A free day at the aquarium! For Marcey Morse, a mother of two, it sounded pretty good.
It was the fall of 2016, and Morse had received an email offering tickets, along with a warning about her children’s education.
At that time, Morse’s two kids were enrolled in an online, or “virtual,” school called the Georgia Cyber Academy, run by a company called K12 Inc. About 275,000 students around the country attend these online public charter schools, run by for-profit companies, at taxpayers’ expense.
The aquarium wouldn’t be something they could ordinarily afford. So Morse, her husband, a friend and their children took the day off and drove downtown to an Atlanta hotel for what was billed as a “day of fun at the aquarium and learning how to best protect our kids and their educational options.”
But what happened, she says, was very different. “They were trying to usher us, step by step, in kind of a sneaky way, into a protest,” she says. “It was a trick. A basic, classic hustle.”
The meeting she’d been invited to was sponsored by a group called Expose Liberal Charter School Turncoats, or ELECT.
At the same time, not coincidentally, another charter school group was holding its annual meeting in the same hotel. The National Association of Charter School Authorizers, or NACSA, represents state governments and others who oversee charter schools in the U.S. Most of those are brick-and-mortar schools that now enroll about 3 million students.
At her meeting, Morse recalls, “first, they said, ‘we’re going to have a poster contest.’ Have the kids break out and make posters about why they love charter schools.” The prize was a Kindle.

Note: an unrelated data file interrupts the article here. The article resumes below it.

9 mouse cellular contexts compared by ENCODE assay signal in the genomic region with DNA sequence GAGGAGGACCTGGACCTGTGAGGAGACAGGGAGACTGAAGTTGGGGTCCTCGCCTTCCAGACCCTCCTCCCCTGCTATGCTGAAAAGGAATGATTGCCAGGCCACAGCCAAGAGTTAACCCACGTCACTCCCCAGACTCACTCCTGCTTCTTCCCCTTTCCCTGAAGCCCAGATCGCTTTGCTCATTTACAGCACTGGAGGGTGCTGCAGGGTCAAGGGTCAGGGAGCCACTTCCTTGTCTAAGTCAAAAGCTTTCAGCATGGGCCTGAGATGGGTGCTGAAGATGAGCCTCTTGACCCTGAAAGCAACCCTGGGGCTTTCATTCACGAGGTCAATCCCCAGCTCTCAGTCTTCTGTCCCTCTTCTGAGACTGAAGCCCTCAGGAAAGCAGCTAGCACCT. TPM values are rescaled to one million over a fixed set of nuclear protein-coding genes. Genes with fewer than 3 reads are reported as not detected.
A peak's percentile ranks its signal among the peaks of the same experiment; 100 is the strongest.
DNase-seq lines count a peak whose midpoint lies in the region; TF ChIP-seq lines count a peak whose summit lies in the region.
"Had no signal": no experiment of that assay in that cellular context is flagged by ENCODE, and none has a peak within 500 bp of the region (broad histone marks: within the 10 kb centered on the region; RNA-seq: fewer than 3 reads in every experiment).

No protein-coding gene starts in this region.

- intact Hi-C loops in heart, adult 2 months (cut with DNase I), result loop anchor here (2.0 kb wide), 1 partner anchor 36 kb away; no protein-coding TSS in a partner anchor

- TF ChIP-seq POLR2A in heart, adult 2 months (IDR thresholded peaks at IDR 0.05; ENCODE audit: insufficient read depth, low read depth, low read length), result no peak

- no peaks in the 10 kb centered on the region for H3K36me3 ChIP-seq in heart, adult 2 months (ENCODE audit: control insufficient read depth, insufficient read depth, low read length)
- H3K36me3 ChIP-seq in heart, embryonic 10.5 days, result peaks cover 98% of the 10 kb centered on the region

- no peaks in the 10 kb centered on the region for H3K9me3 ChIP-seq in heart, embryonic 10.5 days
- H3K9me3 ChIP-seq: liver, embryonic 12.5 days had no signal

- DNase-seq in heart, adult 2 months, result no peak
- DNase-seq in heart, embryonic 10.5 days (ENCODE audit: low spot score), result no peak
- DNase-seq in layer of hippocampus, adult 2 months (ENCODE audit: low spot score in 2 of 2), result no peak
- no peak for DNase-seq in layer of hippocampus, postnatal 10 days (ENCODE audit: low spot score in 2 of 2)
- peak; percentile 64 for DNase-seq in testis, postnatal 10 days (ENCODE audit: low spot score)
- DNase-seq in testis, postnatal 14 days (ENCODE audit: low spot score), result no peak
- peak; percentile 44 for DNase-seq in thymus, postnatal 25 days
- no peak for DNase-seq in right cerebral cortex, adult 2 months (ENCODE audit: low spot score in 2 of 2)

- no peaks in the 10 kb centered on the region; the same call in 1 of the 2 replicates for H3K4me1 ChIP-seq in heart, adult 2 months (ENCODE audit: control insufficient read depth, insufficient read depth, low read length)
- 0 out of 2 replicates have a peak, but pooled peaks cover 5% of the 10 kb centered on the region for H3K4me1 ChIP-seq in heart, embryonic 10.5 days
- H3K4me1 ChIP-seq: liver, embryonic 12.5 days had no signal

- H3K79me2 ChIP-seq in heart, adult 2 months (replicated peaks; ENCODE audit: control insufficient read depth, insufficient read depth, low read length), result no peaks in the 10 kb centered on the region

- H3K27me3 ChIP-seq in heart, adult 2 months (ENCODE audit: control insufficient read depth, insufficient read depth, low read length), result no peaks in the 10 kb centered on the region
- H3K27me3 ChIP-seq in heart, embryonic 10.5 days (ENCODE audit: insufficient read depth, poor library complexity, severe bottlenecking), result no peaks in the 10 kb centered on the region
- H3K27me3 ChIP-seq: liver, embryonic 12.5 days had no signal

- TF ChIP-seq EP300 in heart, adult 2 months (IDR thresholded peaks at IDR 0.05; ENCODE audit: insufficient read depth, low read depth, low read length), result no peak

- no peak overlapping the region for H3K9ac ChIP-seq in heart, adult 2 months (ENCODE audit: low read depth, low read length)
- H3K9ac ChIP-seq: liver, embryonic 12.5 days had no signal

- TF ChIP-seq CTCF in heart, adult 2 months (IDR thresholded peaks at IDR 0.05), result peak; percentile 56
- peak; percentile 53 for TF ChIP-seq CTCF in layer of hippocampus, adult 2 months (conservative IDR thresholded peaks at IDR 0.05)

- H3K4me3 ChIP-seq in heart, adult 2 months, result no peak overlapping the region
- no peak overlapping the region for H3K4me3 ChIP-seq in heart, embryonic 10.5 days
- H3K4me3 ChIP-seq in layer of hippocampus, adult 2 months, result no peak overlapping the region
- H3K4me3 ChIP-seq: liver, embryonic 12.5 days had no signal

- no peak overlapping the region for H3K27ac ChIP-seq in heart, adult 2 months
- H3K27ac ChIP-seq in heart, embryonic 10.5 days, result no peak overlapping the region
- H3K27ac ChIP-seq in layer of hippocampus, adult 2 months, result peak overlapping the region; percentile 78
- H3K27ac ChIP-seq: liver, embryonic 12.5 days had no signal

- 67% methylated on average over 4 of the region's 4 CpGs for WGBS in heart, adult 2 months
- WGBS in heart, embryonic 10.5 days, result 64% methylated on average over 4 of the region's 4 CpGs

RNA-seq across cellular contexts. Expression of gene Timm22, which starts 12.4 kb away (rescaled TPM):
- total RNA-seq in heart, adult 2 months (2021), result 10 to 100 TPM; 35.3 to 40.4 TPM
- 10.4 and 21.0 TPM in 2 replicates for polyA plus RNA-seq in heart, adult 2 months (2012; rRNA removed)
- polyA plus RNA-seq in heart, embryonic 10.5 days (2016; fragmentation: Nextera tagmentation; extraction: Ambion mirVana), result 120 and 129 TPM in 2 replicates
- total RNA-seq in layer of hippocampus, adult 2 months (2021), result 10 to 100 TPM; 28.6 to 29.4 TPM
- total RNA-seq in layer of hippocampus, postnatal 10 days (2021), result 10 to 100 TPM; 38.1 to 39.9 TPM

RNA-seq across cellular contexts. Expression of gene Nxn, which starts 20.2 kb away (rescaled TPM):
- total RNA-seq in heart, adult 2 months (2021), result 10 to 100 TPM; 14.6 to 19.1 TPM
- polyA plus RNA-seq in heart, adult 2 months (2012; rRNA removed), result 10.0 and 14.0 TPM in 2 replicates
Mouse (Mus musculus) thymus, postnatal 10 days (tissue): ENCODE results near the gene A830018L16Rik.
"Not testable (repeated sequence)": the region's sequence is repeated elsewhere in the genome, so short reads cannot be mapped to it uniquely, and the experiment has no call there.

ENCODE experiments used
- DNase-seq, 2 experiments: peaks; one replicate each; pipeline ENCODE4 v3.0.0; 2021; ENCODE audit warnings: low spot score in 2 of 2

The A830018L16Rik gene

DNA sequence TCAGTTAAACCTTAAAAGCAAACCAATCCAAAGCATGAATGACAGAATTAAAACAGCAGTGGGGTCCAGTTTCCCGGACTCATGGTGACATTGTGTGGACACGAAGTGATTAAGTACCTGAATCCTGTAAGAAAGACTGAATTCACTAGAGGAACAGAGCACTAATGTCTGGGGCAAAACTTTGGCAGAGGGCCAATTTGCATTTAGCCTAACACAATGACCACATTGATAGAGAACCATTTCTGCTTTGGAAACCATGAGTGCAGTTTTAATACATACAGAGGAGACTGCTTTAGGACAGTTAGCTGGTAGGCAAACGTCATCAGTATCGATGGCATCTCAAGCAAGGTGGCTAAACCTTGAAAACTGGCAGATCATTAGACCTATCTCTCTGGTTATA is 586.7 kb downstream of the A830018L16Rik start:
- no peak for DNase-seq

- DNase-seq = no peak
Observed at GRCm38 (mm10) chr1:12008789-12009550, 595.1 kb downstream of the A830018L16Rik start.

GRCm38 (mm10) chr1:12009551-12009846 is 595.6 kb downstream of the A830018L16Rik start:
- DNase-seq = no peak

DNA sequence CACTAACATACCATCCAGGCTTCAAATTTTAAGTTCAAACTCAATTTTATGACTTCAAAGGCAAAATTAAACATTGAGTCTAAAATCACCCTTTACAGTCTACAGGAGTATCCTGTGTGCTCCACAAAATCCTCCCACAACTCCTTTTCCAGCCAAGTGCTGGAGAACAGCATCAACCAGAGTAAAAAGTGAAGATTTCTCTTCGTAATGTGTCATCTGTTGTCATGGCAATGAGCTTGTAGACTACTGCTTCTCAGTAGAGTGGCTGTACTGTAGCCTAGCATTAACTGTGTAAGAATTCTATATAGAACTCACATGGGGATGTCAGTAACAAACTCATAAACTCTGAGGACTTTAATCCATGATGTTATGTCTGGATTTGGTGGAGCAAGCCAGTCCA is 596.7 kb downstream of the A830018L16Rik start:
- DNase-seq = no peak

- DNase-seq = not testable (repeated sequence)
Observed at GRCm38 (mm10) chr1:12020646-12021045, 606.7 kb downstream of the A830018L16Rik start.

“Then, they pulled out the T-shirts and said, ‘Hey, we have free T-shirts, you can put this on if you want.’ ”
The word TURNCOAT on the back of the shirts raised an alarm bell. “That’s not just a political term, it’s an old one,” Morse says. She pulled out her phone and started looking up ELECT.
In the meantime, a speaker in the front of the room was trying to “get everybody riled up,” she says, with a call and response: ” ‘Do you want your choice taken away? NO! Do you want freedom to choose? Yes!’ ”
Some parents and children did put on the T-shirts, and carried the signs toward the lobby where NACSA attendees were having lunch. According to a press release put out by ELECT on Oct. 26, “NACSA staff ordered hotel security to force the parents and children out into the street and then threatened to arrest them for trespassing.”
NACSA’s president and CEO, Greg Richmond, says hotel staff alerted them that an opposition group had reserved a room in the hotel, and asked them to leave to avoid a disruption. But no police were called to his knowledge, or arrests made. “Crazy stuff,” he calls it.
After voicing her complaints about being tricked, Morse took her children home, without the aquarium tickets. She later called NACSA to apologize for what her family had been drawn into. Even though she’s a virtual school parent herself, she didn’t appreciate her family being used to make a political point: “I was so mad.”
Marcey Morse had unwittingly found herself smack in the middle of a costly and bitter feud, pitting state authorities and mainstream charter school organizations on the one side, and virtual schools on the other. The latter have the support of Education Secretary Betsy DeVos and some state-level politicians.
Unlike for the rest of the nation’s charter school students, virtual schools take place entirely online. The students are generally at home, on laptops, reading material, doing exercises, taking tests. The teachers are reachable by online chat, video conference and telephone. No after-school programs, no uniforms, no school nurse, no playground, no buildings at all. The only supervision comes from parents.
The main issue at stake in the fight is this: Virtual schools’ test scores and graduation rates have, consistently, been very low. So low that their performance, along with, at times, disputes over attendance, have led them to be shut down or placed at risk of closure in states including Colorado, Indiana, Minnesota, Nevada, Ohio, Oklahoma, South Carolina and Tennessee.